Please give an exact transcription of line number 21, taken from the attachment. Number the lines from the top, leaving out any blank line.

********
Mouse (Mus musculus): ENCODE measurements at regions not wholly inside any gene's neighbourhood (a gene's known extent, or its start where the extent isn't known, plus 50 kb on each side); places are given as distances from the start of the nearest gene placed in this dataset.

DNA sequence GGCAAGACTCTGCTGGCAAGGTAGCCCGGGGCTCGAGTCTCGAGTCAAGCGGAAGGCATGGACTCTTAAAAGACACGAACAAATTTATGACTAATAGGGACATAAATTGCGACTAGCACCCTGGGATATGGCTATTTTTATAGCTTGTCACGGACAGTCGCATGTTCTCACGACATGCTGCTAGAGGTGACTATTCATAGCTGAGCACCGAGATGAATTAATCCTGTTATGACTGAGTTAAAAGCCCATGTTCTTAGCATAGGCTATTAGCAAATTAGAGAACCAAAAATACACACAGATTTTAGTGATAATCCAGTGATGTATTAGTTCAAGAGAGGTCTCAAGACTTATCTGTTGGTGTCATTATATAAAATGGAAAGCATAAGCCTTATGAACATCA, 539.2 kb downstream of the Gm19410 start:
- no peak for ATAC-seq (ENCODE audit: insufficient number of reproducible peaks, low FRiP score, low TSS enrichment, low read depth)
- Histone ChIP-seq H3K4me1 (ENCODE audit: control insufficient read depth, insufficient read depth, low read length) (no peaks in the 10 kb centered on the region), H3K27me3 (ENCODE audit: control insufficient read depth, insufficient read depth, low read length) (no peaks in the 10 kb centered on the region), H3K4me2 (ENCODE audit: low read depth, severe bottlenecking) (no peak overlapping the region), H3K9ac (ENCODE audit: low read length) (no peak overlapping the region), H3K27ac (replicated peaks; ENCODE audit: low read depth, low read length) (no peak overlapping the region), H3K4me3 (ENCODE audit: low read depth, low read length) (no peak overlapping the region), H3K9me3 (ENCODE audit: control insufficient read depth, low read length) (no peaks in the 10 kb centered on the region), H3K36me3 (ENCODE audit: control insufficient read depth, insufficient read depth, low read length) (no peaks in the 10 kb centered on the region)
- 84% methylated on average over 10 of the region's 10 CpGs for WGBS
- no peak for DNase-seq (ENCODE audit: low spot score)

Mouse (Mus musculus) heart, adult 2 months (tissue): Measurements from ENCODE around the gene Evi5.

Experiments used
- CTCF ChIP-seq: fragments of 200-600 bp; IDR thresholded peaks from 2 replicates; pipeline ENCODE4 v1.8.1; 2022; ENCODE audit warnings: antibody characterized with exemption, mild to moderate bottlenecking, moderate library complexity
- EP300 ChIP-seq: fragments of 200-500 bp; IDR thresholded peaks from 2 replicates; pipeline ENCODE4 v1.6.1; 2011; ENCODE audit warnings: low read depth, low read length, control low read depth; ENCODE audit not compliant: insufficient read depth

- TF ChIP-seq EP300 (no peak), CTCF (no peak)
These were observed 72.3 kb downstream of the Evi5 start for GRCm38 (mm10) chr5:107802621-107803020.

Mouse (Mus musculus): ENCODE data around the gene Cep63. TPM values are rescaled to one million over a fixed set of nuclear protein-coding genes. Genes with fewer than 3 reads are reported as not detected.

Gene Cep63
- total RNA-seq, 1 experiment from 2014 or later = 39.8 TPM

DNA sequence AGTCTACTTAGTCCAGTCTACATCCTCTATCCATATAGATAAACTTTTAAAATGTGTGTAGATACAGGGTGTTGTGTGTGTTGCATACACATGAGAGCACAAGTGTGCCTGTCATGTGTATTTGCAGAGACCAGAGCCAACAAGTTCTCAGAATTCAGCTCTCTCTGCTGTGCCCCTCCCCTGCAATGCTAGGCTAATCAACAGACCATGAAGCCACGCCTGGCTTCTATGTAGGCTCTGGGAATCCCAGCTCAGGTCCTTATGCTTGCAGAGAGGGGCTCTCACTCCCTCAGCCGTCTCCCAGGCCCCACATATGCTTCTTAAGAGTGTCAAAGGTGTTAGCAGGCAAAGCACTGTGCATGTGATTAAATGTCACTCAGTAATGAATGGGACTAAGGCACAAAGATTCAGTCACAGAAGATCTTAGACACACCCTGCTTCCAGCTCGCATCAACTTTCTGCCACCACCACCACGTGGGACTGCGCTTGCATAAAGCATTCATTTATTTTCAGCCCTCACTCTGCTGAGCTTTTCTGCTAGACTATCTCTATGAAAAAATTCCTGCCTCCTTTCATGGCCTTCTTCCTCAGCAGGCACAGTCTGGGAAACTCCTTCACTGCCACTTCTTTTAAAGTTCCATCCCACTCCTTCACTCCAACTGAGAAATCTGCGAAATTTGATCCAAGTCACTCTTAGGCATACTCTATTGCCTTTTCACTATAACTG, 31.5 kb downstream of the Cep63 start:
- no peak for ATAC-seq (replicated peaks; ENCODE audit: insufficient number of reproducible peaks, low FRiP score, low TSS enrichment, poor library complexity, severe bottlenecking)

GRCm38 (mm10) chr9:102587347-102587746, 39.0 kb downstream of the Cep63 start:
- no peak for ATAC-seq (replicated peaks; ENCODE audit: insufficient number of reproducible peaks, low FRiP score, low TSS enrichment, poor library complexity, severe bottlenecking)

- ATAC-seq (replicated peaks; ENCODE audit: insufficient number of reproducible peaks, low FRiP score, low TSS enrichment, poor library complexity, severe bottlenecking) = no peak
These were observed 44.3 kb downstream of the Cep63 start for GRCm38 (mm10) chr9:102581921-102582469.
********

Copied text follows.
These were observed 44.3 kb downstream of the Cep63 start for GRCm38 (mm10) chr9:102581921-102582469.